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NYC Helicopter's Harnesses May Have Trapped 5 Passengers Who Drowned

Image: NYC Helicopter's Harnesses May Have Trapped 5 Passengers Who Drowned

A helicopter that crashed in New York's East River killing five passengers is carried on a trailer truck with a police escort. (Bebeto Matthews/AP)

Tuesday, 13 March 2018 06:29 AM

A NYC helicopter's harnesses may have trapped the five passengers who drowned after it ditched into the East River on Sunday.

The harnesses, which are different than traditional aircraft seat belts, are designed to allow people to safely photograph from a helicopter with the doors open. They attach from the rear and would be difficult to remove in an emergency, according to a passenger on another flight who said he photographed the helicopter before the crash.

Divers in fast-moving, frigid waters had to cut the people loose 50 feet below the surface in order to remove them, New York Fire Department Commissioner Daniel Nigro said.

“It took a while for the divers to get these people out,” Nigro said at a briefing.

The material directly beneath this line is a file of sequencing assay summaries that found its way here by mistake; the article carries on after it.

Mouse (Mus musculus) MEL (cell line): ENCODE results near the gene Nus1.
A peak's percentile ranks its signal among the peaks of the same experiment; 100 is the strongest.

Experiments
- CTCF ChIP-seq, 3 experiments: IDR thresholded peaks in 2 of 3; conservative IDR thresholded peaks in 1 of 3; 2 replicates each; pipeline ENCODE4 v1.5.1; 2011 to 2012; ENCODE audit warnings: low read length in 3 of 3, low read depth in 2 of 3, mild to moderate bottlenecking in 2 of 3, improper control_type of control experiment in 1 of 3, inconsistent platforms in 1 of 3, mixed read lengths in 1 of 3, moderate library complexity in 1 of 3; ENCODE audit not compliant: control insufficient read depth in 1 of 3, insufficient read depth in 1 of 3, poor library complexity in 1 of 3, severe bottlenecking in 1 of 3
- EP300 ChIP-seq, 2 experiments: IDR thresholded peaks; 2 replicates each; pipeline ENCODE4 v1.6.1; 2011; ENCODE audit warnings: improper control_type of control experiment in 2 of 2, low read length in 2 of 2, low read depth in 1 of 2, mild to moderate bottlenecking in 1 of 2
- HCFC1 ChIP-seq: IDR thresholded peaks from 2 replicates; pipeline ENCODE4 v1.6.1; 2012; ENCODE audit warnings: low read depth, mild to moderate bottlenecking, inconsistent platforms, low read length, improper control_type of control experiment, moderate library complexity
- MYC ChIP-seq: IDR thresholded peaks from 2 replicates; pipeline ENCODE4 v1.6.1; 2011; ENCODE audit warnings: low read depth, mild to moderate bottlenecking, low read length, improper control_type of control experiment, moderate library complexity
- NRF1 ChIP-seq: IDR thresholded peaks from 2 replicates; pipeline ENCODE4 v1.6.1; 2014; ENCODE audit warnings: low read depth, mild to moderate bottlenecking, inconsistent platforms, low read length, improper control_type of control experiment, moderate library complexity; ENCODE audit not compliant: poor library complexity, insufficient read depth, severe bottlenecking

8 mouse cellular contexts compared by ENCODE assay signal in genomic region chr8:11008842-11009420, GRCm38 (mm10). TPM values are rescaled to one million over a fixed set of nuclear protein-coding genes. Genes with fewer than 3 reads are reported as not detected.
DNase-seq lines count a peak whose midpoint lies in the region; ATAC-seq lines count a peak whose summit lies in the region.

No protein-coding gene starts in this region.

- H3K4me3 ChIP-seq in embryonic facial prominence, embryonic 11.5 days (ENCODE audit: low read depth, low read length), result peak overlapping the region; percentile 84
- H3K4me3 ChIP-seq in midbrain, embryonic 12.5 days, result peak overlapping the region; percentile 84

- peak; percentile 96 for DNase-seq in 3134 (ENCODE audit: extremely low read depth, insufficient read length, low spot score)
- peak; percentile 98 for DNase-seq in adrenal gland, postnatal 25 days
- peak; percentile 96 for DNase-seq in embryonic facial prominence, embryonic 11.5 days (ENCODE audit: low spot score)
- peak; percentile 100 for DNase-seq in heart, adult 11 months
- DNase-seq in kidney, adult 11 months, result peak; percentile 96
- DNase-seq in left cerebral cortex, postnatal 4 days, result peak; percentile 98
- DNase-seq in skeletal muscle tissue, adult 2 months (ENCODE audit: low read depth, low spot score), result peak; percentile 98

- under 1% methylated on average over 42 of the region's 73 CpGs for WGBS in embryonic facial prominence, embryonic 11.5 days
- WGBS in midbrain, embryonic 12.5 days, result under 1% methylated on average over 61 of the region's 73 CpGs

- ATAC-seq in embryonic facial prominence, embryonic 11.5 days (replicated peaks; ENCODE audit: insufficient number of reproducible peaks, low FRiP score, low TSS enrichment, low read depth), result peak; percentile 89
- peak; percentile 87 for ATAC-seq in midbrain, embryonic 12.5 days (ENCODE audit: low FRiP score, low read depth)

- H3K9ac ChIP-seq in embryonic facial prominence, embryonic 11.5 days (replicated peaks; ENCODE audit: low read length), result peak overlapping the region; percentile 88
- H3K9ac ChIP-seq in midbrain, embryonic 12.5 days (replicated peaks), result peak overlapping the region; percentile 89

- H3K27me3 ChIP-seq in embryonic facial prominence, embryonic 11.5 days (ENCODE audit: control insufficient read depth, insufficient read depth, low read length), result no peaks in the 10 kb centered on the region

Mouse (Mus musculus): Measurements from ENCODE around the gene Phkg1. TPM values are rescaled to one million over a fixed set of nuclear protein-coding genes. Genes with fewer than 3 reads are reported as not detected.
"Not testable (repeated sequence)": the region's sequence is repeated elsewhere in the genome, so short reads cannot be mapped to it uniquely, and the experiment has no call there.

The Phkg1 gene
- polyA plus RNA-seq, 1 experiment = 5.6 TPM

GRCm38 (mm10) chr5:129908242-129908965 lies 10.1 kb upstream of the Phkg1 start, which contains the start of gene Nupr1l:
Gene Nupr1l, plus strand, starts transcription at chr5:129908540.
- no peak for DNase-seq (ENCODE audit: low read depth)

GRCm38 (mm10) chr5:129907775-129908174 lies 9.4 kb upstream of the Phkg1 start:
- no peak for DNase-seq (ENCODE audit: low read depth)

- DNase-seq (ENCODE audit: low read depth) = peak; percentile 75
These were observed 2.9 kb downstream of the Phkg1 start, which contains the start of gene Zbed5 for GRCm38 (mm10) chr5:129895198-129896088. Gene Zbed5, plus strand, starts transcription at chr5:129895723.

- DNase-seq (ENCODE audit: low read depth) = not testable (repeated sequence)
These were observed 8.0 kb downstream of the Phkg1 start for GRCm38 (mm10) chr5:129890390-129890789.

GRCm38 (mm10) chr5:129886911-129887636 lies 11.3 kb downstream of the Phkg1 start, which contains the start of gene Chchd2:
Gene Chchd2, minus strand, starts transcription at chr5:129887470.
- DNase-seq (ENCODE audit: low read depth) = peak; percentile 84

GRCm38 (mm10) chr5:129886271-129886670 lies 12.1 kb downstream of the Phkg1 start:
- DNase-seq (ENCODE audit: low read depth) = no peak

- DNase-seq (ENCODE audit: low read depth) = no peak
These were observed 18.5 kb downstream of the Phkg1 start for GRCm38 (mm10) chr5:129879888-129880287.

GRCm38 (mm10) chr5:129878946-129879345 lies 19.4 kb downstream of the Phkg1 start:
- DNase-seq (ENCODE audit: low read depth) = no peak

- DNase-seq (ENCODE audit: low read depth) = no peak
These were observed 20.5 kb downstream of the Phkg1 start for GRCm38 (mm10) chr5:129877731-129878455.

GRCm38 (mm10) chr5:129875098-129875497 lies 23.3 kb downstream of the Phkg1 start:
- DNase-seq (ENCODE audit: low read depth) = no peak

The Airbus SE AS350 helicopter, owned by Liberty Helicopters, went down shortly after 7 p.m. near East 86th Street as the pilot declared an emergency. The pilot was able to escape as the craft sank and was rescued.

“Mayday, mayday, mayday," the pilot told air traffic controllers as it was going down, according to a recording of the radio call. "East River. Engine Failure."

A video posted online appeared to show the red helicopter descending into the water, its spinning blades chopping the river as it tipped over. Helicopter rotors are designed to continue spinning if the craft loses power to slow its descent for a safe landing.

A man on Twitter who identifies himself as a photographer, Eric Adams, said that he took a helicopter flight at the same time as the one that crashed and posted photos of the ill-fated craft flying over the Statue of Liberty.

“It was a doors-off flight, with harnesses,” Adams said in a post about the flight that crashed. “They would have been difficult to remove in an emergency, since you’re attached from the rear.”

The pilot has told investigators that he suspects a bag owned by one of the passengers may have switched an emergency shutoff valve for fuel to the engines, CNN and ABC News reported.

The National Transportation Safety Board, which sent a team of 15 to investigate the accident, hasn’t confirmed the report.

The helicopter is being towed to an unspecified secure facility so it can be examined, the NTSB said Monday in a tweet.

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A NYC helicopter's harnesses may have trapped the five passengers who drowned after it ditched into the East River on Sunday.
nyc, helicopter, harness
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2018-29-13
Tuesday, 13 March 2018 06:29 AM
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